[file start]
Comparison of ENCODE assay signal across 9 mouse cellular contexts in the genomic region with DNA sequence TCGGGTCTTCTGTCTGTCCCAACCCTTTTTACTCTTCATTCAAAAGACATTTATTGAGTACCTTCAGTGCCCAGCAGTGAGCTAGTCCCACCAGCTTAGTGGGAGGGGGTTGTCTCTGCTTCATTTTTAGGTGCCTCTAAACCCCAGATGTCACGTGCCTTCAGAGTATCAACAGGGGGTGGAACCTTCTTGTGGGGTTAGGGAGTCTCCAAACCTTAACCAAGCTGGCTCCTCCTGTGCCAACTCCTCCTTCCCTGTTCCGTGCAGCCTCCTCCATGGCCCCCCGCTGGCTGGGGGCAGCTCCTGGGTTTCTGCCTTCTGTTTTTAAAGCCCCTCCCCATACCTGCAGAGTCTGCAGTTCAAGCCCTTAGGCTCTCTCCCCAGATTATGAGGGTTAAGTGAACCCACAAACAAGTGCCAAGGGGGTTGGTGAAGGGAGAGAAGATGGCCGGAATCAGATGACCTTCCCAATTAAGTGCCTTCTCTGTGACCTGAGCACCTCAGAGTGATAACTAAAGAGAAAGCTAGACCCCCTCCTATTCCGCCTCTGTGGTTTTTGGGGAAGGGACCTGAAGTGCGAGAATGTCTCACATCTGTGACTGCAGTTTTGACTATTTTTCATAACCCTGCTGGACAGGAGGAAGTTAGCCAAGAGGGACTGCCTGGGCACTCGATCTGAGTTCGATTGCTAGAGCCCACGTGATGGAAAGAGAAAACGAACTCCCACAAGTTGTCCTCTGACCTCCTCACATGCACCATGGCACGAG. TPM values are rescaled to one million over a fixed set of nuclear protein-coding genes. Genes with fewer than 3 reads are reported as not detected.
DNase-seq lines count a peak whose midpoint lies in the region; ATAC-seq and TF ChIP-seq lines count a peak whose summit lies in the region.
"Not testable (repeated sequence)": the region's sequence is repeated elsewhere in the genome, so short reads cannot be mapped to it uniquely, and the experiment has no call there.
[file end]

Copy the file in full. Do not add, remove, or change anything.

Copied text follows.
Comparison of ENCODE assay signal across 9 mouse cellular contexts in the genomic region with DNA sequence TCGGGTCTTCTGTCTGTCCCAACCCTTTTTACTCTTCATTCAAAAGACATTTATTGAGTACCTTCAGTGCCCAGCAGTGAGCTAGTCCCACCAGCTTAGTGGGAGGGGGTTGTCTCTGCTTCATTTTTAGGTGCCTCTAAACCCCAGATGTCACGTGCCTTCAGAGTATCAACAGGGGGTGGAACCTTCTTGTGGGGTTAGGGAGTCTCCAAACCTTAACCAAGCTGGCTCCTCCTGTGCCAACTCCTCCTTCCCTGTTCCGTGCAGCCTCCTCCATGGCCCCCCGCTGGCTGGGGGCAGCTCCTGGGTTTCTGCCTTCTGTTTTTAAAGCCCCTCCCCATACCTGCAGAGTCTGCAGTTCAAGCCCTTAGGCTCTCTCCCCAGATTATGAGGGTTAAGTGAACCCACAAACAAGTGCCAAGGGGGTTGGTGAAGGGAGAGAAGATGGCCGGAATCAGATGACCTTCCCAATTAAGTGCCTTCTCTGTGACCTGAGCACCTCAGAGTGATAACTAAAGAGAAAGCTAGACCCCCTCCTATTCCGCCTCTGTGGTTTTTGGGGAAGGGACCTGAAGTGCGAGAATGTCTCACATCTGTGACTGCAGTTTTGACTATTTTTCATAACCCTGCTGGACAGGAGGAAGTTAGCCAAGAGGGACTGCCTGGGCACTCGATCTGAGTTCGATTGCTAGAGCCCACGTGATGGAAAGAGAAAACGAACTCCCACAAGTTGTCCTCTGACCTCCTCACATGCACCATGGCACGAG. TPM values are rescaled to one million over a fixed set of nuclear protein-coding genes. Genes with fewer than 3 reads are reported as not detected.
DNase-seq lines count a peak whose midpoint lies in the region; ATAC-seq and TF ChIP-seq lines count a peak whose summit lies in the region.
"Not testable (repeated sequence)": the region's sequence is repeated elsewhere in the genome, so short reads cannot be mapped to it uniquely, and the experiment has no call there.